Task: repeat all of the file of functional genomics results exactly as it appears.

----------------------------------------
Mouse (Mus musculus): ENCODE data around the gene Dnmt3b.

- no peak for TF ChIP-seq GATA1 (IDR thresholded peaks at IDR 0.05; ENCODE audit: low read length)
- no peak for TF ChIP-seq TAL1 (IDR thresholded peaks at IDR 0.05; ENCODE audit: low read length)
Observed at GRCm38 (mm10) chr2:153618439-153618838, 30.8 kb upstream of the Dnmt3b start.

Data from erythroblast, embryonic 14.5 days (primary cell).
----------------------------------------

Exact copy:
Mouse (Mus musculus): ENCODE data around the gene Dnmt3b.

- no peak for TF ChIP-seq GATA1 (IDR thresholded peaks at IDR 0.05; ENCODE audit: low read length)
- no peak for TF ChIP-seq TAL1 (IDR thresholded peaks at IDR 0.05; ENCODE audit: low read length)
Observed at GRCm38 (mm10) chr2:153618439-153618838, 30.8 kb upstream of the Dnmt3b start.

Data from erythroblast, embryonic 14.5 days (primary cell).